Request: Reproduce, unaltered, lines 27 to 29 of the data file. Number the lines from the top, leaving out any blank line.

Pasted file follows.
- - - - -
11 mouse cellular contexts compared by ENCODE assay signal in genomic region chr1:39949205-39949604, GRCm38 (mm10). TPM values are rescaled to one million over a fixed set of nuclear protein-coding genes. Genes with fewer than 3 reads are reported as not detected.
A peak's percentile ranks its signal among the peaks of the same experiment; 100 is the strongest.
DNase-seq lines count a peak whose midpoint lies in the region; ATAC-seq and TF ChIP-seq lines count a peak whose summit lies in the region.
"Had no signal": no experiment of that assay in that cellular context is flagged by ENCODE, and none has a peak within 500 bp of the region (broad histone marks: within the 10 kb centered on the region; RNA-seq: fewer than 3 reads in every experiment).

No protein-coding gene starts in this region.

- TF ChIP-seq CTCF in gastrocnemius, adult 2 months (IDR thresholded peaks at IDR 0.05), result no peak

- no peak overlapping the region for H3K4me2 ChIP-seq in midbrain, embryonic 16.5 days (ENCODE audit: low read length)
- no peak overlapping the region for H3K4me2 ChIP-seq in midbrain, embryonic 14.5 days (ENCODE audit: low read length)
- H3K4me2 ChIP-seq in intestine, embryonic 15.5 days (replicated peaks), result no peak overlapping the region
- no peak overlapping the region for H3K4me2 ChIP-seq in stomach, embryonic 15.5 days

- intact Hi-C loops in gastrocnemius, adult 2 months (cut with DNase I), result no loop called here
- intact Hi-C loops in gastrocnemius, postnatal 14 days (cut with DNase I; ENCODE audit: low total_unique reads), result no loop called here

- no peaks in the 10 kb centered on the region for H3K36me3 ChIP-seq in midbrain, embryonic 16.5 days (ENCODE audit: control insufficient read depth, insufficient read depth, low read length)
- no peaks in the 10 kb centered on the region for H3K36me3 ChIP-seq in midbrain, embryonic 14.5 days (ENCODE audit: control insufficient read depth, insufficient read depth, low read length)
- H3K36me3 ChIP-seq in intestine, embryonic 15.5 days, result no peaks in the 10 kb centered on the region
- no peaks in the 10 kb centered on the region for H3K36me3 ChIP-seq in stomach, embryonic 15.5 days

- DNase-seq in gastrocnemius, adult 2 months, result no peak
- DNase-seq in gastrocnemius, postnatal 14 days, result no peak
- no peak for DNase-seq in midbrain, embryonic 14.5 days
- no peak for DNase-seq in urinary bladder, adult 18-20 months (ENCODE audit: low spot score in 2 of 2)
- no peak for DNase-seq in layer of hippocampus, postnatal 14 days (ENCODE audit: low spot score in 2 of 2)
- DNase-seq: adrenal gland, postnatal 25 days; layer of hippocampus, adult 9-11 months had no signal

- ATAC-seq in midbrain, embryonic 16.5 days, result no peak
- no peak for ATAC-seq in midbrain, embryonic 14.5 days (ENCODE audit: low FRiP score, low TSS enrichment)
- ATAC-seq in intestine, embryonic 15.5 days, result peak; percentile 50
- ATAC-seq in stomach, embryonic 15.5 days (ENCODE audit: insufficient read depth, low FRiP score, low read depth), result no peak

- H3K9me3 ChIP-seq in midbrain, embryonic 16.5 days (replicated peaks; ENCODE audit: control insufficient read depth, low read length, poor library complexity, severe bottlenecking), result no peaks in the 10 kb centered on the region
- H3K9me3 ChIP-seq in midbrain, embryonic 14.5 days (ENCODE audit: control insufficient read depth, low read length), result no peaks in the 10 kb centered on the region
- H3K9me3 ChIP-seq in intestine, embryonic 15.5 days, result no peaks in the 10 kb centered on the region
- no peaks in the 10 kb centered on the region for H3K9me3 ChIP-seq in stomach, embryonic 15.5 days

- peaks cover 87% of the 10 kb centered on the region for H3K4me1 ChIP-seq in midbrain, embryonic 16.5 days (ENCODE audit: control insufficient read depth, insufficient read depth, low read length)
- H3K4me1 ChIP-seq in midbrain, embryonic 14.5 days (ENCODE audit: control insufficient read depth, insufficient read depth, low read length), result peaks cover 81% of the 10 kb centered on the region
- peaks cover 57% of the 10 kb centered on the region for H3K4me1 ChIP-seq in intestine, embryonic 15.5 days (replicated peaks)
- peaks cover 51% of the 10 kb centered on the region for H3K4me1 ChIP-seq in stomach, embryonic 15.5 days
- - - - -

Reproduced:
- H3K9me3 ChIP-seq in midbrain, embryonic 16.5 days (replicated peaks; ENCODE audit: control insufficient read depth, low read length, poor library complexity, severe bottlenecking), result no peaks in the 10 kb centered on the region
- H3K9me3 ChIP-seq in midbrain, embryonic 14.5 days (ENCODE audit: control insufficient read depth, low read length), result no peaks in the 10 kb centered on the region
- H3K9me3 ChIP-seq in intestine, embryonic 15.5 days, result no peaks in the 10 kb centered on the region